Redistricted Indiana 47th pits two incumbent state senators in the primary

Indiana polls are open 6 a.m. until 6 p.m. on Tuesday, May 3.
Published: May. 2, 2022 at 6:58 PM EDT
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FLOYD COUNTY, Ind. (WAVE) - Indiana residents head to the polls for the primary on Tuesday. While the elections won’t be final until the general election in November, many reliably red Southern Indiana districts will make their most consequential decision in the primary.

For some voters, their district will look different, and for some candidates, the same is true.

For example, redistricting between 2011 and 2021 radically changed Indiana Senate District 47. The former boundary lines stretched from DuBois county in the west to Washington and Harrison counties in the east. Population growth divided District 47 and folded in Floyd County.

The new boundaries brought incumbent Republican state senators into the same district to face off in the primary. Furthermore, neither Gary Byrne (R-District 47) nor Kevin Boehnlein (R-District 46) has ever asked for votes in a primary election. Both joined the state senate after their predecessor resigned; Byrne in February 2022 and Boehnlein in November 2021.

Boehnlein has roots in Floyd County. He lives in Greenville and was the City of New Albany’s chief of staff for four years. His career spans political campaigns, local government work, and financial advising.

“What we’ve been given is a great public trust in the state of Indiana that we have a supermajority, but we have to use it,” Boehnlein said. “And that’s the reason why I’m running.”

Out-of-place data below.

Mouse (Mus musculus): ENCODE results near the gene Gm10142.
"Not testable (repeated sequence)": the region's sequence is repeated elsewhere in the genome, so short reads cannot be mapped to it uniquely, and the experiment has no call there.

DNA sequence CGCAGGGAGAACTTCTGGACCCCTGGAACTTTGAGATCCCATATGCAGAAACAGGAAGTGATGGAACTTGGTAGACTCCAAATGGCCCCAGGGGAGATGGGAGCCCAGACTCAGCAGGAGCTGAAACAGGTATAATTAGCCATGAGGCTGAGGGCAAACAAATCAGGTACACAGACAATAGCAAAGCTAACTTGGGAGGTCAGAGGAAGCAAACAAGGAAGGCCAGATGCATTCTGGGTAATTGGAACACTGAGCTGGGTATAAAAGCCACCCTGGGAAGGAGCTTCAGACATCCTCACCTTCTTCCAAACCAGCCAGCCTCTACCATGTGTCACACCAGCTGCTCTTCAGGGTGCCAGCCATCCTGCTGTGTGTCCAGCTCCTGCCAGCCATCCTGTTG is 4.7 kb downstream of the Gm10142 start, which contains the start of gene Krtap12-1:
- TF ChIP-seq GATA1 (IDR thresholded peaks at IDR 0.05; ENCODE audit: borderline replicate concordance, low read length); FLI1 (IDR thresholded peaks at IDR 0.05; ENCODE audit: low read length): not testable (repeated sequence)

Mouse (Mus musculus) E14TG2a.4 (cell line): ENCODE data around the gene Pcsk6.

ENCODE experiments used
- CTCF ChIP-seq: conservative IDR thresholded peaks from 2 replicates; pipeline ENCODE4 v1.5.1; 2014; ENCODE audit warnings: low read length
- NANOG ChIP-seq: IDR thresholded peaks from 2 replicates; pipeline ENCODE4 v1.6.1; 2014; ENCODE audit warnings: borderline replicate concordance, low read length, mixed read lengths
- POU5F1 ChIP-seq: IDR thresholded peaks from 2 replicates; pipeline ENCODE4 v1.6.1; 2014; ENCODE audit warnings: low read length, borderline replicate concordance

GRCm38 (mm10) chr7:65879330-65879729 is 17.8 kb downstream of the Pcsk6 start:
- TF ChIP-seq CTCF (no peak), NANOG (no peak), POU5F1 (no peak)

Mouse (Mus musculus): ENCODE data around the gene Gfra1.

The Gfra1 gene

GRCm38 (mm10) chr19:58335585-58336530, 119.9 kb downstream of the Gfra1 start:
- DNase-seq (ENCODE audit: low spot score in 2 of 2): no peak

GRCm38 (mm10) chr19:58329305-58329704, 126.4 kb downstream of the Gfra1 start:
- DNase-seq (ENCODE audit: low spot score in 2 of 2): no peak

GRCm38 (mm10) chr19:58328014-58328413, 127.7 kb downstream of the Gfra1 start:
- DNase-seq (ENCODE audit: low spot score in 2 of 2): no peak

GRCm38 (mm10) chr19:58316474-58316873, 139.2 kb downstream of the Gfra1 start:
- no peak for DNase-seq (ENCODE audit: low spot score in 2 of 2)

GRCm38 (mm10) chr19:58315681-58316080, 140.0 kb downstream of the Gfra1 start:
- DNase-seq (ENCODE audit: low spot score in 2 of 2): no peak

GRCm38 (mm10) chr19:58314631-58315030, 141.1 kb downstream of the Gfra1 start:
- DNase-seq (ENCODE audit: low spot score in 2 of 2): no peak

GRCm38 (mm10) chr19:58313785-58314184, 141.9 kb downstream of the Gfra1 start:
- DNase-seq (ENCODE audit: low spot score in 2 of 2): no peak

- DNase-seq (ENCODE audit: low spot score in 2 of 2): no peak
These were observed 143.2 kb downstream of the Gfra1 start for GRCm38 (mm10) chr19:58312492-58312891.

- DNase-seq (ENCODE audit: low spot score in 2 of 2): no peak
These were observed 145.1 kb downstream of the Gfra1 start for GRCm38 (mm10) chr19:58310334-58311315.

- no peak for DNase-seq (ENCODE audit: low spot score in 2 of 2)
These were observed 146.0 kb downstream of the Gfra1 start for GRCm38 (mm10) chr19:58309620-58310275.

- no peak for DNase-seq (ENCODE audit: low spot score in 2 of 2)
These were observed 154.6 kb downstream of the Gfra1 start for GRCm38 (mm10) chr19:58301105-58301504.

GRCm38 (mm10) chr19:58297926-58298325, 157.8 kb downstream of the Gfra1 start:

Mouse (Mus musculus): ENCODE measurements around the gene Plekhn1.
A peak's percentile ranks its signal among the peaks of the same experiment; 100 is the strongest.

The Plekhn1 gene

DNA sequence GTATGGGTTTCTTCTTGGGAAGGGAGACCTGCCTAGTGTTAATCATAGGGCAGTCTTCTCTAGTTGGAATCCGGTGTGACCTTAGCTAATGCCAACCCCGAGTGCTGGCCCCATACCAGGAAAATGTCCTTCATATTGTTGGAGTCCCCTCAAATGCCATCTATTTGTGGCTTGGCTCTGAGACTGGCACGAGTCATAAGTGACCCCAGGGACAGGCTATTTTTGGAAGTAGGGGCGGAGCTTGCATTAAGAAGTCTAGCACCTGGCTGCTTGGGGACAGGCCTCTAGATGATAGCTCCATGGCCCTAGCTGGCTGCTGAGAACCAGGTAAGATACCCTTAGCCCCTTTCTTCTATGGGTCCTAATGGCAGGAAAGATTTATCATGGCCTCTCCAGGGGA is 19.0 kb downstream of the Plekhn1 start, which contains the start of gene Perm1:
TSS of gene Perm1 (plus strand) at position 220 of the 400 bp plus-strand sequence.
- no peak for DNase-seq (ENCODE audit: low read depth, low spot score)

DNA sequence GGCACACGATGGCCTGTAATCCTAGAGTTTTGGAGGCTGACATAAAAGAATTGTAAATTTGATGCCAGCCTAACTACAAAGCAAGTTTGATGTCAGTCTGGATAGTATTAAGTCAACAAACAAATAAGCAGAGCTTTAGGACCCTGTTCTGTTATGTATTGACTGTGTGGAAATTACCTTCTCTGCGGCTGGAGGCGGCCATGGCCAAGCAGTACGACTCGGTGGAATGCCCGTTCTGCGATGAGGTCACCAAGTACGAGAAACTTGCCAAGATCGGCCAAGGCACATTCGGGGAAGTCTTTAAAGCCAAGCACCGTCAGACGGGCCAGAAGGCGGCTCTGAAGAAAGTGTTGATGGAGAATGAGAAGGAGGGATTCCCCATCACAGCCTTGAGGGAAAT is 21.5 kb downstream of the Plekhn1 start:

Gary Byrne is technically District 47′s incumbent. He is a lifelong resident of Harrison County.

“Seventh generation farmer,” Byrne said. “Farm’s been in the family since 1806.”

Byrne’s other passion is hyperlocal government. He has served years on county council and the school board.

“With today’s problems we see in education, I think that’s a very valuable experience,” Byrne said.

Both call themselves conservative. Both believe critical race theory shouldn’t be taught in Indiana’s public elementary, middle, and schools. Both are opposed to abortion rights.

Byrne says his top three priorities if elected would be, stopping the “indoctrination” of children in schools, stopping “oppression” by unelected bureaucrats, and election integrity (specifically, implementing paper ballots).

Boehnlein says his top three priorities would be keeping parents in control of classroom education, banning transgender students from playing on sports teams that don’t reflect their sex at birth, and addressing inflation (specifically by creating jobs).

When asked what sets him apart from his opponent, Boehnlein said “I think folks want someone who’s conservative but they want someone who can get things done and has a track record of getting things done for Southern Indiana.”

Byrne says what sets him apart is his lack of lobby or PAC funding.

“There is a lot of money up in Indianapolis that a senator can take,” Byrne said. “It’s called lobbyist and PAC money. I have taken no money. Not a dollar. I’ll be the same person today that I was yesterday. I can promise that to the voters of district 47.”

Indiana polls are open 6 a.m. until 6 p.m. on Tuesday, May 3.

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